“That God is present everywhere, is as much a comfort to a good man as it is a terror to a wicked one. He is everywhere for His people, not only by a necessary perfection of His nature, but an immense diffusion of His goodness.
He is in all creatures as their preserver, in the damned as their terror, in His people as their protector. He fills hell with His severity, heaven with His glory, His people with His grace.
He is with His people as light in darkness, a fountain in a garden, as manna in the ark. God is in the world as a spring of preservation, in the church as His cabinet, a spring of grace and consolation.
The omnipresence of God is a comfort in sharp afflictions. Good men have a comfort in this presence in their nasty prisons, oppressing tribunals; in the overflowing waters or scorching flames, He is still with them, (Isa. 43:2).
And many times, by His presence, He keeps the bush from consuming, when it seems to be all in a flame. In afflictions, God shows Himself most present when friends are most absent: ‘When my father and mother forsake me, then the Lord shall take me up,’ (Ps. 27:10).
Then God will stoop and gather me into His protection; Heb. ‘shall gather me,’ alluding to those tribes that were to bring up the rear in the Israelites’ march, to take care that none were left behind, and exposed to famine or wild beasts, by reason of some disease that disenabled them to keep pace with their brethren.
He that is the sanctuary of His people in all calamities is more present with them to support them, than their adversaries can be present with them, to afflict them: ‘A present help in the time of trouble,’ (Ps. 46:2).”
–Stephen Charnock, “A Discourse Upon God’s Omnipresence,” in The Existence and Attributes of God, in The Works of Stephen Charnock, Vol. 1 (Carlisle, PA: Banner of Truth, 1681/2010), 1: 450, 452.
“Our safety lieth in God’s immutability” by Thomas Manton
“The Lord is unchangeable in holiness and glory. He is a sun that shineth always with a like brightness.
God, and all that is in God, is unchangeable; for this is an attribute that, like a silken string through a chain of pearl, runneth through all the rest:
His mercy is unchangeable, ‘His mercy endureth forever,’ (Ps. 100:5).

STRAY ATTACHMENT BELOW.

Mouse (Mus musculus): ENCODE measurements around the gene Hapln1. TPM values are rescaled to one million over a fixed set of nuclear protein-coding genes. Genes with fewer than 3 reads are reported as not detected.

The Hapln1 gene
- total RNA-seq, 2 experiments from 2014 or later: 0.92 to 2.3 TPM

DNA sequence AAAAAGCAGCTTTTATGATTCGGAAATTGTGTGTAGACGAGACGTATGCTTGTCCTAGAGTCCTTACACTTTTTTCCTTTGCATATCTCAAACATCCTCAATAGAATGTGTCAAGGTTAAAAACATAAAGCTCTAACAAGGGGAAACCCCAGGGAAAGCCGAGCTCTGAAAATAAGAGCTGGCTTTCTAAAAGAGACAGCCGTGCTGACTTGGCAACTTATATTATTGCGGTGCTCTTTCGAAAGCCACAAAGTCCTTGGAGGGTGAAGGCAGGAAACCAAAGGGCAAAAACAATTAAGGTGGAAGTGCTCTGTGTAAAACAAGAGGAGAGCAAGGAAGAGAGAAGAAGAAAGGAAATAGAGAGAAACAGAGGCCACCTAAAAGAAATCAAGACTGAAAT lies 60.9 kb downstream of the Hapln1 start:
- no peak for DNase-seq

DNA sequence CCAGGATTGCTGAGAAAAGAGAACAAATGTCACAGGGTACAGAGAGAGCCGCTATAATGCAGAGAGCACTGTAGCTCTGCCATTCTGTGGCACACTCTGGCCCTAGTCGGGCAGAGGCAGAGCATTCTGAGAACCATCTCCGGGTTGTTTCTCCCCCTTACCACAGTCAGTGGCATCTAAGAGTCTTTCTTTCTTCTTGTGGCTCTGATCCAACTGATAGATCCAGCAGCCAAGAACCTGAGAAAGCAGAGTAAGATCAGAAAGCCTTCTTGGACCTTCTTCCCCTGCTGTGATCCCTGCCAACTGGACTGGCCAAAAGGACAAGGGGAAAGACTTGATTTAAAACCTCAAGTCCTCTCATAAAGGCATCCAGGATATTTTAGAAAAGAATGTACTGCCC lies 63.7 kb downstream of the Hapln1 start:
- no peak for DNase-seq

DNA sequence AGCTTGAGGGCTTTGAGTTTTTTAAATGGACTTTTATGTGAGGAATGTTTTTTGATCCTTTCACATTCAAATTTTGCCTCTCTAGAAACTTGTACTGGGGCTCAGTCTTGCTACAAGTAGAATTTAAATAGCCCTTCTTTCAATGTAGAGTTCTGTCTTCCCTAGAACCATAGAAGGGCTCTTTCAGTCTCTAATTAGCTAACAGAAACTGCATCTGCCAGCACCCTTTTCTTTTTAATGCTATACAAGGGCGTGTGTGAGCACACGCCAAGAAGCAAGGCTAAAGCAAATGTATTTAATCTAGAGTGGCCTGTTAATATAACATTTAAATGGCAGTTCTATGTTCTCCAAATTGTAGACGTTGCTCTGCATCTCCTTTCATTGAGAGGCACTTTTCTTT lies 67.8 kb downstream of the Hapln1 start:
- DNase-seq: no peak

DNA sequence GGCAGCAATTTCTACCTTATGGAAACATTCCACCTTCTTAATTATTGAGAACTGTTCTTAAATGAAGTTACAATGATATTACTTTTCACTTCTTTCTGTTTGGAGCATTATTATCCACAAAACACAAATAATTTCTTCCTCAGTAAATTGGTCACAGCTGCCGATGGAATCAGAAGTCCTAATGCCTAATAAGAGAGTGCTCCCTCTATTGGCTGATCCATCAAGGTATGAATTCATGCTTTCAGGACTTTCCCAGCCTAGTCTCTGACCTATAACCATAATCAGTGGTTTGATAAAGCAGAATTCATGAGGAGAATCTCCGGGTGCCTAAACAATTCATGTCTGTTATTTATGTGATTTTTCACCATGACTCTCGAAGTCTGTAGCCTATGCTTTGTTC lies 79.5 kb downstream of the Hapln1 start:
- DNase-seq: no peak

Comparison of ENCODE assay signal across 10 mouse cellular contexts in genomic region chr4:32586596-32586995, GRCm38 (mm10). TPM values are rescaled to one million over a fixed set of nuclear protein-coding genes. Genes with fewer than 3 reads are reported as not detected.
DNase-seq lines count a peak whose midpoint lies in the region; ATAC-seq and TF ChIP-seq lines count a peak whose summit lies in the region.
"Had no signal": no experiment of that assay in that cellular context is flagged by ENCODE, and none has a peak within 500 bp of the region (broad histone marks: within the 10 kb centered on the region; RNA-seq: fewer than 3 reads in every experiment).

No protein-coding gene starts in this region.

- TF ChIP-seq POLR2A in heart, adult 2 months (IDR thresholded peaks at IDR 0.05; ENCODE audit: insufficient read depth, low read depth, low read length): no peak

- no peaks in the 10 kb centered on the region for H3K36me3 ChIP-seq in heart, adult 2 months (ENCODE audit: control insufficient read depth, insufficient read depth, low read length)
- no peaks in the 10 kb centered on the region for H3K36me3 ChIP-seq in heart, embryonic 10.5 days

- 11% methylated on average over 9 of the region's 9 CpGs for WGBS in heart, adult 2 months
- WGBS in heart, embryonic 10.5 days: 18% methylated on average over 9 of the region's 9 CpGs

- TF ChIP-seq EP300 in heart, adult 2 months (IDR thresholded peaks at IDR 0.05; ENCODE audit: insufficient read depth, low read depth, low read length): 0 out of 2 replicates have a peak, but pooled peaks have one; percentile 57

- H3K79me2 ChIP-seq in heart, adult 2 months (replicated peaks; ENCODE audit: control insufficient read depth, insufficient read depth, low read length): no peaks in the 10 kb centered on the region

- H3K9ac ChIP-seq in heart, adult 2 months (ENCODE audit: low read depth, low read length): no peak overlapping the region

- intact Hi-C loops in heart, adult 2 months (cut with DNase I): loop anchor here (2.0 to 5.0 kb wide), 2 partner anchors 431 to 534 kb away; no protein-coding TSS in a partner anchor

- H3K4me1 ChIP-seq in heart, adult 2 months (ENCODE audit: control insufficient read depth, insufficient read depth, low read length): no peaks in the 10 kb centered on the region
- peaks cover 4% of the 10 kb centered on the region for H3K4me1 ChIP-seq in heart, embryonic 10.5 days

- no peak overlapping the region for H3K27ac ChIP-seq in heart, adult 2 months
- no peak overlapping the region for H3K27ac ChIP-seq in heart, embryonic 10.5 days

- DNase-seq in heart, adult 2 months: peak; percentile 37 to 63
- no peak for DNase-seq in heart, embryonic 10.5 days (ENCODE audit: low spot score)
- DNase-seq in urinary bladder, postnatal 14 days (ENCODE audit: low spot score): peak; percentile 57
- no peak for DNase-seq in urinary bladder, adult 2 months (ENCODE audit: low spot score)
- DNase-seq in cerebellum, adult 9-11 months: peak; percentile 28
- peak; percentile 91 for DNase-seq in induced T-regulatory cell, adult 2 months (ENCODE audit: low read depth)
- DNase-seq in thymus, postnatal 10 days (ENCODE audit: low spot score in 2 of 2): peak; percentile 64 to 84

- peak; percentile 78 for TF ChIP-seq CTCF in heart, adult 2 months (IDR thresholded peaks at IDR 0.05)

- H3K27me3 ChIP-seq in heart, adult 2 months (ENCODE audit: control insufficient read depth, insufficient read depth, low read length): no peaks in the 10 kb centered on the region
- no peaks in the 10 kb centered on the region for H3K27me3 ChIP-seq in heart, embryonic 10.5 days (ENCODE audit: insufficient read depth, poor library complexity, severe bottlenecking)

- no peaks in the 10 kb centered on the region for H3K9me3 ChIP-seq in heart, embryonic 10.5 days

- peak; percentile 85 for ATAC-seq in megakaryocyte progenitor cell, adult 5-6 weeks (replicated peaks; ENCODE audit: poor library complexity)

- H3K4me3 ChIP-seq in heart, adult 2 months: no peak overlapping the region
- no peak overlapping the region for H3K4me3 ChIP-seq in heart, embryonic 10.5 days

So His strength, and therefore He is called ‘The Rock of ages,’ (Isa. 36:4).
So His counsel, Mutat sententiam, sed non decretum (as Bradwardine); He may change His sentence, the outward threatening or promise, but not His inward decree; He may will a change, but not change His will.
So His love is immutable; His heart is the same to us in the diversity of outward conditions: we are changed in estate and opinion, but God, He is not changed.
1. The more mutable you are, the less you are like God. Oh! how should you loathe yourselves when you are so fickle in your purposes, so changeable in your resolutions!
God is immutably holy, but you have a heart that loveth to wander. He is always the same, but you are soon removed, (Gal. 1:6); ‘soon shaken in mind,’(2 Thess. 2:2); whirried with every blast, (Eph. 4:14), borne down with every new emergency and temptation.
The more you do ‘continue in the good that you have learned and been assured of,’ (2 Tim. 3:14), the more do you resemble the divine perfection.
2. Go to Him to establish and settle your spirits. God, that is unchangeable in Himself, can bring you into an immutable estate of grace, against which all the gates of hell cannot prevail; therefore be not quiet, till you have gotten such gifts from him as are without repentance, the fruits of eternal grace, and the pledges of eternal glory.
3. Carry yourselves to Him as unto an immutable good; in the greatest change of things see Him always the same: when there is little in the creature, there is as much in God as ever: (Ps. 102:26-27), ‘They shall perish, but Thou shalt endure; they shall all wax old as a garment: Thou art the same for ever, and Thy years have no end.’
All creatures vanish, not only like a piece of cloth, but like a garment. Cloth would rot of itself, or be eaten out by moths; but a garment is worn and wasted every day.
But God doth not change; there is no wrinkle upon the brow of eternity; the arm of mercy is not dried up, nor do His bowels of love waste and spend themselves.
And truly this is the church’s comfort in the saddest condition, that however the face of the creatures be changed to them, God will be still the same. It is said somewhere, that ‘the name of God is as an ointment poured out.’ (Song of Solomon 1:3)
Certainly this name of God’s immutability is as an ointment poured out, the best cordial to refresh a fainting soul. When the Israelites were in distress, all the letters of credence that God would give Moses were those, (Exod. 3:14), ‘I AM that I AM hath sent me unto you.’
That was comfort enough to the Israelites, that their God remained in the same tenor and glory of the divine essence; He could still say I AM. With God is no change, no past or present; He remaineth in the same indivisible point of eternity; and therefore saith, I AM.
So the prophet (Malachi 3:6), ἔγω κύριος, οὐκ ἠλλοίωμαι, ‘I am the Lord, that change not’ (or am not changed); ‘therefore ye sons of Jacob are not consumed.’
Our safety lieth in God’s immutability; we cannot perish utterly, because He cannot change.”
–Thomas Manton, “Commentary on the Epistle of James,” The Works of Thomas Manton, Vol. 4 (Carlisle, PA: Banner of Truth, 1871/2020), 4: 113-114. Manton is commenting on James 1:17.
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Tagged as Classical Theism, Commentary on James, Divine Immutability, Divine Simplicity, Everlasting happiness, God is good, God is immutable, God's Excellencies, James 1:17, Jesus Christ, Malachi 3:6, Thomas Manton